Please do not consider the following answer as direct specific legal advice to you, since I do not have the specific facts to your situation and we do not have an attorney/client relationship. You should always seek the in-person advice of an attorney for a complete and proper legal consultation. My answer should be considered to be general information to your question.
In Florida there is no such thing as a "legal separation". There is only divorce. The divorce is actually called a "dissolution of marriage". This means that a married couple can separate from each other physically without the need for any document or court order.
In Florida, however, there is a statute which allows a wife or a husband to ask from the other "separate maintenance". This means that, for instance, a wife could separate physically from the husband and go to live in another residence, and could file a suit for "separate maintenance," requesting the Court to order the husband to pay her some type of support or alimony without a divorce (dissolution of marriage), and without dividing the couple's properties and debts of the marriage.
Sometimes, a couple may decide to draft an sign, with the consent of both, a Marital Settlement Agreement. This is a written contract which both would sign before a notary and is usually drafted by an attorney, and which includes all issues between them (division of their mutual debts, properties, definitions of alimony, etc.). This document can be filed with the proper court and the parties can ask the Court to "adopt it" as part of the Court's divorce decree (in Florida: "Final Judgment of Dissolution of Marriage"). If the Court adopts the document, then it becomes part of the divorce. However, if the couple decides only to draft the agreement BUT not present it to the Court for approval through a final judgment of dissolution of marriage, then it acts as a sort of deliation of the parties' rights and responsibilities after their separation (similar to a pre-nuptial agreement which would have been prepared before they married) but it is not a "legal separation".
As to your second question, if one of you want to divorce in Florida (we spoke about that "legal separation" already). It can be either by: 1) mutual consent (in this type both would have to sign a Marital Settlement Agreement and submit it to the Court for approval as I explained before) or, 2) contested (in this second type, if you or your wife cannot come to an agreement and/or either one does not want to sign a Marital Settlement Agreement, there is a legal process to follow in Court to have a judge decide all of the issues between you and enter a judgment of dissolution of marriage divorcing both of you without the need for the consent or signature of your wife or yourself).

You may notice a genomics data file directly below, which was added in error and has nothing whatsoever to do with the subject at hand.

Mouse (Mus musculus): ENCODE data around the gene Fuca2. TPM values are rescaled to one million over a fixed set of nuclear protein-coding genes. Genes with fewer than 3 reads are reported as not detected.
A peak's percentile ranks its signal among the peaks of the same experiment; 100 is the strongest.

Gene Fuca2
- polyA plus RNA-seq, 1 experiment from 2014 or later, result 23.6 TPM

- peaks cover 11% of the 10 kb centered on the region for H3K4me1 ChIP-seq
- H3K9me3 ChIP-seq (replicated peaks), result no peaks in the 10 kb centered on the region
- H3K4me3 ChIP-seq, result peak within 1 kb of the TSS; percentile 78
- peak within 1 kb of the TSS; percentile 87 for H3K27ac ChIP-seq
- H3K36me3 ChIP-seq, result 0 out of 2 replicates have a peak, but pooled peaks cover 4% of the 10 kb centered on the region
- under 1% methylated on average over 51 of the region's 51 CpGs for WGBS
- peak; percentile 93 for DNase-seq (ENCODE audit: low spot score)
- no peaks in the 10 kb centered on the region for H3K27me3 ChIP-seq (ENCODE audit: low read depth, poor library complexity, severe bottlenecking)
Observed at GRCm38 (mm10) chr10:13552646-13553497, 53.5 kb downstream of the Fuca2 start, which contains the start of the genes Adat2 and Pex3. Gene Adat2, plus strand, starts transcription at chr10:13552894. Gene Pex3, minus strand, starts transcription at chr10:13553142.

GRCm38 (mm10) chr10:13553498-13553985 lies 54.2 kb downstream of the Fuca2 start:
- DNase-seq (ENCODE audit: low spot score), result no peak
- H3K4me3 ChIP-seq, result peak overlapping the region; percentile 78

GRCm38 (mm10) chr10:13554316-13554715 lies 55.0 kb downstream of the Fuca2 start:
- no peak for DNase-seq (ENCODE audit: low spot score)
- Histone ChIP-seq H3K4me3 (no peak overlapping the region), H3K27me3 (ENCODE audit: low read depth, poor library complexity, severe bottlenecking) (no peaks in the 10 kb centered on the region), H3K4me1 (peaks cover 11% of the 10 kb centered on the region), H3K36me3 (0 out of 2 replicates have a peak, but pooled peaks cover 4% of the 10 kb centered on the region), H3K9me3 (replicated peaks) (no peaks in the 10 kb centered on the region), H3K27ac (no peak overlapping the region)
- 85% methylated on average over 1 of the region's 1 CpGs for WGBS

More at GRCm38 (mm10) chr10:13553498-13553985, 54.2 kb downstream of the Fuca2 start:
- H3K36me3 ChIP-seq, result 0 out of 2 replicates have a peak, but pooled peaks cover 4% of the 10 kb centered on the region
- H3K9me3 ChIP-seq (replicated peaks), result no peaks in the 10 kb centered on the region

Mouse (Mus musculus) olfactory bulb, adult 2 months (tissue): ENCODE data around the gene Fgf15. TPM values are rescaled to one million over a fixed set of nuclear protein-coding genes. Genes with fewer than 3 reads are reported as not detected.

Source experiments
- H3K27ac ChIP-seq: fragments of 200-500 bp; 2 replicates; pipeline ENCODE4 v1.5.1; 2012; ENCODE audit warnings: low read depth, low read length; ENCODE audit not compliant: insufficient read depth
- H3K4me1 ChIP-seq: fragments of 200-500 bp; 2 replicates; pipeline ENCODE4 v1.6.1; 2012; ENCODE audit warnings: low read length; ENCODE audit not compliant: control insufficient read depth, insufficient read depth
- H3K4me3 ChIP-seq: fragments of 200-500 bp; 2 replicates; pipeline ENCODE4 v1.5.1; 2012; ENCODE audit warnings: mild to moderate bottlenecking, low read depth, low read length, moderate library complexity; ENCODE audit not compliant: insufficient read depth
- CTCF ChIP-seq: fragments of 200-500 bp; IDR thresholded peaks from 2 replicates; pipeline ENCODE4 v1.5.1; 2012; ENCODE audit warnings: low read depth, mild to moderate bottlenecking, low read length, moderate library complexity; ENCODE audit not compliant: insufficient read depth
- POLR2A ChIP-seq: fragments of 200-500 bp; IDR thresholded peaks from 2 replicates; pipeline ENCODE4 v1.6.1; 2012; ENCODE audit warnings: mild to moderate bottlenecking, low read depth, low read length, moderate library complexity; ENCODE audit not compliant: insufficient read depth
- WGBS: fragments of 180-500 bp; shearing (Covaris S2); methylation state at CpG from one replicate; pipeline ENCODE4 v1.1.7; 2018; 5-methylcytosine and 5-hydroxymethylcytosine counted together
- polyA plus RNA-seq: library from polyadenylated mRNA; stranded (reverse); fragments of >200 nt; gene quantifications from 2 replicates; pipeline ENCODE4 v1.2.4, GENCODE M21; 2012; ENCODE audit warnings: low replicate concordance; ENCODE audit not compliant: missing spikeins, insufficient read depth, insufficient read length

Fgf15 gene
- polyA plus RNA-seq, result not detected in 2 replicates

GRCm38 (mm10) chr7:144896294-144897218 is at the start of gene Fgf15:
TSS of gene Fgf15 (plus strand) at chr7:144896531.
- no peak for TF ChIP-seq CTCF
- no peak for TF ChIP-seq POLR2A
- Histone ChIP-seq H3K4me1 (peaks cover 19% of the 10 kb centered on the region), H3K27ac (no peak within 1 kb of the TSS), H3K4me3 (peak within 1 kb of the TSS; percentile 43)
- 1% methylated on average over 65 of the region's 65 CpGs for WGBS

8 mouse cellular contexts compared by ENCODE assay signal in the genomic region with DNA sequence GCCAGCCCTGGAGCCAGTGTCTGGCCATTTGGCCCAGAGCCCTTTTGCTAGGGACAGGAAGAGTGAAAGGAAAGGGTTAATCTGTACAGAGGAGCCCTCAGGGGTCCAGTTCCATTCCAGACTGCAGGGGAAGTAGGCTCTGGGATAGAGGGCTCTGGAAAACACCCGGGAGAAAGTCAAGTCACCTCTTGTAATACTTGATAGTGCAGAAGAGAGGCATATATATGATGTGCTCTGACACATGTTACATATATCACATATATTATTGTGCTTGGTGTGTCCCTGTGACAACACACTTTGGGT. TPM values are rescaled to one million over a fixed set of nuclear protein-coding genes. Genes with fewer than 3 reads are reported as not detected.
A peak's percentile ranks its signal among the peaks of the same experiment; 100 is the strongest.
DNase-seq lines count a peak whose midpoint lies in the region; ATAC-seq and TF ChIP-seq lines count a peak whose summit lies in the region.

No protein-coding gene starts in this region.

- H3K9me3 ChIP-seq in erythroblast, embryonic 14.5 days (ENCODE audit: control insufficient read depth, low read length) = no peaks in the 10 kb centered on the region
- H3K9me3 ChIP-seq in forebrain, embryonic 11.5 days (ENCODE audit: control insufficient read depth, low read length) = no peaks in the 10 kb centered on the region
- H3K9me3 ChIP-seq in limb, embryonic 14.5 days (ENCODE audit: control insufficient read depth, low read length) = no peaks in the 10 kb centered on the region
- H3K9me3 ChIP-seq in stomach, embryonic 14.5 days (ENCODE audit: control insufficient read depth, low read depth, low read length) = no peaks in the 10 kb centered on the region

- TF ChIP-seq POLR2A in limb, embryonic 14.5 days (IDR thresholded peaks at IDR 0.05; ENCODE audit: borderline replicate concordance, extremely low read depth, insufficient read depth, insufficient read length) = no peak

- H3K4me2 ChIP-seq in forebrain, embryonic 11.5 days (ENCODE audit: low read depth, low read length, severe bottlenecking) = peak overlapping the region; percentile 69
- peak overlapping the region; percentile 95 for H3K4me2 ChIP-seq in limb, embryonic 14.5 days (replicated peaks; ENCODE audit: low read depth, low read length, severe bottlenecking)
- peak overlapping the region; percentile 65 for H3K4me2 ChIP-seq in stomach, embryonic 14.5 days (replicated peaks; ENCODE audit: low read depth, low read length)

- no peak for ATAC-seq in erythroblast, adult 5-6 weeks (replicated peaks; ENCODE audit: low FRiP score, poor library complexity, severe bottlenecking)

Hope the answer helped!
Alejandro R. Lopez, Esq.
Law Office of Alejandro R. Lopez, P.A.
Licensed to practice in Florida only
Florida does not have legal separation, we only have dissolution of marriage. An uncontested divorce is one in which the parties have agreed to the separation of their property, assets, liabilities, child support, if any. An uncontested divorce can also mean that the other party will not fight or contest the divorce.
Florida, however does recognize separation agreements. For example, If you and your spouse decided to separate but for some reason did not wish to file for divorce, you can enter into a post-nuptial agreement. This is basically an agreement between two married people outlining property, asset, liabilities, and child support obligations. In the event of a divorce in the future, Florida will recognize this post-nuptial and/or separation agreements as valid and will enforce it.
While Florida is a no-fault state, which means that there doesn't have to be a reason for the divorce, your Wife cannot obtain a divorce without notifying you. This means that she either must serve you personally with divorce papers, or you can sign a paper saying that you accept service of the papers without the necessity of a formal service. Service may also be done through publication, if your wife states that she does not know your whereabouts or if she doesn't know whether or not you still reside in Florida.
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